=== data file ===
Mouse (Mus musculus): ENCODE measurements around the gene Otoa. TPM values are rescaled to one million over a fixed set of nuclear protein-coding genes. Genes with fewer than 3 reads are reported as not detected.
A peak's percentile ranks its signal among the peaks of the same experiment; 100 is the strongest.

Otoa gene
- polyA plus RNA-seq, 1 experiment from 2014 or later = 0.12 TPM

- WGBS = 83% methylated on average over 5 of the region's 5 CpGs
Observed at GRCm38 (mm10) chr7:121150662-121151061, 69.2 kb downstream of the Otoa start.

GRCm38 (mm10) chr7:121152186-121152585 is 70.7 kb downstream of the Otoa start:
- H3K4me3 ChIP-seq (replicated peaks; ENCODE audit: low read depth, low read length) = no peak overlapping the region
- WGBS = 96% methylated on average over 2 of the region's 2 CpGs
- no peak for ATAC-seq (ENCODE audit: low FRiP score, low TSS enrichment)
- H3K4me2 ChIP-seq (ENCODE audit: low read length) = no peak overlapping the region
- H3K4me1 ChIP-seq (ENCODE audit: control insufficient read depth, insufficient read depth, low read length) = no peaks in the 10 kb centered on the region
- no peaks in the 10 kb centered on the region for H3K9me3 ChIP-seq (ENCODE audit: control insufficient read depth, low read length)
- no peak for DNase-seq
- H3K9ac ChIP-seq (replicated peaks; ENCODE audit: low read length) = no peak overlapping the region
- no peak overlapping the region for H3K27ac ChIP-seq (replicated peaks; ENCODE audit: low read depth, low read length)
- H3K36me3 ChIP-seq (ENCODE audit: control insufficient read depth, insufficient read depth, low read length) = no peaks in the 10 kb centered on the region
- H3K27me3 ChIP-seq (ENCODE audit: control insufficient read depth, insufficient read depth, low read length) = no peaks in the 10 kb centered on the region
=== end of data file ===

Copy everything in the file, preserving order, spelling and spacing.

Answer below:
Mouse (Mus musculus): ENCODE measurements around the gene Otoa. TPM values are rescaled to one million over a fixed set of nuclear protein-coding genes. Genes with fewer than 3 reads are reported as not detected.
A peak's percentile ranks its signal among the peaks of the same experiment; 100 is the strongest.

Otoa gene
- polyA plus RNA-seq, 1 experiment from 2014 or later = 0.12 TPM

- WGBS = 83% methylated on average over 5 of the region's 5 CpGs
Observed at GRCm38 (mm10) chr7:121150662-121151061, 69.2 kb downstream of the Otoa start.

GRCm38 (mm10) chr7:121152186-121152585 is 70.7 kb downstream of the Otoa start:
- H3K4me3 ChIP-seq (replicated peaks; ENCODE audit: low read depth, low read length) = no peak overlapping the region
- WGBS = 96% methylated on average over 2 of the region's 2 CpGs
- no peak for ATAC-seq (ENCODE audit: low FRiP score, low TSS enrichment)
- H3K4me2 ChIP-seq (ENCODE audit: low read length) = no peak overlapping the region
- H3K4me1 ChIP-seq (ENCODE audit: control insufficient read depth, insufficient read depth, low read length) = no peaks in the 10 kb centered on the region
- no peaks in the 10 kb centered on the region for H3K9me3 ChIP-seq (ENCODE audit: control insufficient read depth, low read length)
- no peak for DNase-seq
- H3K9ac ChIP-seq (replicated peaks; ENCODE audit: low read length) = no peak overlapping the region
- no peak overlapping the region for H3K27ac ChIP-seq (replicated peaks; ENCODE audit: low read depth, low read length)
- H3K36me3 ChIP-seq (ENCODE audit: control insufficient read depth, insufficient read depth, low read length) = no peaks in the 10 kb centered on the region
- H3K27me3 ChIP-seq (ENCODE audit: control insufficient read depth, insufficient read depth, low read length) = no peaks in the 10 kb centered on the region